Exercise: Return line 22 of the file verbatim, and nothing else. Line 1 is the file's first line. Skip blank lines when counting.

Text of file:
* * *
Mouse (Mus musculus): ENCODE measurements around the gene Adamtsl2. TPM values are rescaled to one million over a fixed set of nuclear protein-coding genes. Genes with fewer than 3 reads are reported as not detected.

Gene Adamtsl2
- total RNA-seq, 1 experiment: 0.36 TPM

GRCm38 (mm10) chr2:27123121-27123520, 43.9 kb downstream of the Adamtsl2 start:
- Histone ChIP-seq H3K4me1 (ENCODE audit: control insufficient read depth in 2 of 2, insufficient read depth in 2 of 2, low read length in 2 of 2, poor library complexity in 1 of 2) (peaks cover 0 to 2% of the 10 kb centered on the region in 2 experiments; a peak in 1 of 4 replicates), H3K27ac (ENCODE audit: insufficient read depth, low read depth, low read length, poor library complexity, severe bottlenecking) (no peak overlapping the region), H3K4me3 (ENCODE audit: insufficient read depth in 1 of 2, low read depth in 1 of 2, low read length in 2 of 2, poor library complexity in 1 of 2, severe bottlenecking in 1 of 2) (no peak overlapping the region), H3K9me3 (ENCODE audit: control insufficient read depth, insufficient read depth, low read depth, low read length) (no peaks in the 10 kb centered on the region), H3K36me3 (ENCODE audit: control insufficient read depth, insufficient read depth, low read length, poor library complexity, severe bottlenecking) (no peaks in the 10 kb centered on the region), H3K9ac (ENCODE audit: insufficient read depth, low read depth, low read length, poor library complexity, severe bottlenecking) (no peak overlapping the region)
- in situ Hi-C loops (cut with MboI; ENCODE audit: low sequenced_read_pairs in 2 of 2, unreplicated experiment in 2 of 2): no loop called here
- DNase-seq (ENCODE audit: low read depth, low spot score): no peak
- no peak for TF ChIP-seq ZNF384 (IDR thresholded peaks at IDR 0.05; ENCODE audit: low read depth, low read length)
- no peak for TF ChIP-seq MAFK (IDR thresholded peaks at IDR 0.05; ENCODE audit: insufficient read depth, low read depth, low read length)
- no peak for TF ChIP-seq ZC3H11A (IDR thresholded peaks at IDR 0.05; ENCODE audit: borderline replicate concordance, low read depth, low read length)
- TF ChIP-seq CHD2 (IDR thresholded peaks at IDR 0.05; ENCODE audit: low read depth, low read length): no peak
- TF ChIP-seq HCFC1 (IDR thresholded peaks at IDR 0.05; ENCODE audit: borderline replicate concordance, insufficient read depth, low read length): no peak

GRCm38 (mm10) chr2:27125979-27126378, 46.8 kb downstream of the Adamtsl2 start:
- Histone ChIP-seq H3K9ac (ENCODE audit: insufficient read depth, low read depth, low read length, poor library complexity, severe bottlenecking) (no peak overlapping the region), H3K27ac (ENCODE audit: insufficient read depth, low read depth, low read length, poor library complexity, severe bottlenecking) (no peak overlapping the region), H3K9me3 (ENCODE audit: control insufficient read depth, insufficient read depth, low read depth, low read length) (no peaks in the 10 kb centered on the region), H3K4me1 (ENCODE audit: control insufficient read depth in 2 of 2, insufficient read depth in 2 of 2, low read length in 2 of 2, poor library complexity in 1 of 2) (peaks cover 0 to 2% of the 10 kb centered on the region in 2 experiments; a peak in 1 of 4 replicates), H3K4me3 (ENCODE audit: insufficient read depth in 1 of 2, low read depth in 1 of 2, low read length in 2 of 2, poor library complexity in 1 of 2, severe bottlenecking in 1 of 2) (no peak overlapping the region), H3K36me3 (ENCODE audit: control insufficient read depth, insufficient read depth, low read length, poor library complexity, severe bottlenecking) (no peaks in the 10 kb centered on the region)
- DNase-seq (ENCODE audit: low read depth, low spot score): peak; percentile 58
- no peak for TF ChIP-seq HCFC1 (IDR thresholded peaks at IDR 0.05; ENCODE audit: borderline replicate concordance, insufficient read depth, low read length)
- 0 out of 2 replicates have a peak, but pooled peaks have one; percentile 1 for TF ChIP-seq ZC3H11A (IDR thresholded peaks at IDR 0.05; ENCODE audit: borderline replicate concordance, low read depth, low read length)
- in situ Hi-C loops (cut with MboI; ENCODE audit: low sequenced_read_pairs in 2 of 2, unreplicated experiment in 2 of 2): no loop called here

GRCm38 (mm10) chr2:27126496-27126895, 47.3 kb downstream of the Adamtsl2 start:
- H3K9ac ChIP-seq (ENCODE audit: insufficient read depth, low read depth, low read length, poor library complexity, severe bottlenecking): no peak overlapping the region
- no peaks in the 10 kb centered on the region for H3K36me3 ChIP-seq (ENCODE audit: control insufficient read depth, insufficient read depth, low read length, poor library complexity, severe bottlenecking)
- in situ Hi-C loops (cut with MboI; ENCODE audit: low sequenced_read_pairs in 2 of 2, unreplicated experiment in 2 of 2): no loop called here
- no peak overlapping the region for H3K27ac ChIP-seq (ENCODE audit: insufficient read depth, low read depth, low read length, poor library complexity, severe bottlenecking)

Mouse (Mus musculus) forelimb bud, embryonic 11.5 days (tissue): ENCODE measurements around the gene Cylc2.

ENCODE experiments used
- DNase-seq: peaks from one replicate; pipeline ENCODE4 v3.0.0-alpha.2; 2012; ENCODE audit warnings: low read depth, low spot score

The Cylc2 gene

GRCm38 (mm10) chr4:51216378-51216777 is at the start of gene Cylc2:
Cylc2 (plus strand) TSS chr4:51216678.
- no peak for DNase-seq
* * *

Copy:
- in situ Hi-C loops (cut with MboI; ENCODE audit: low sequenced_read_pairs in 2 of 2, unreplicated experiment in 2 of 2): no loop called here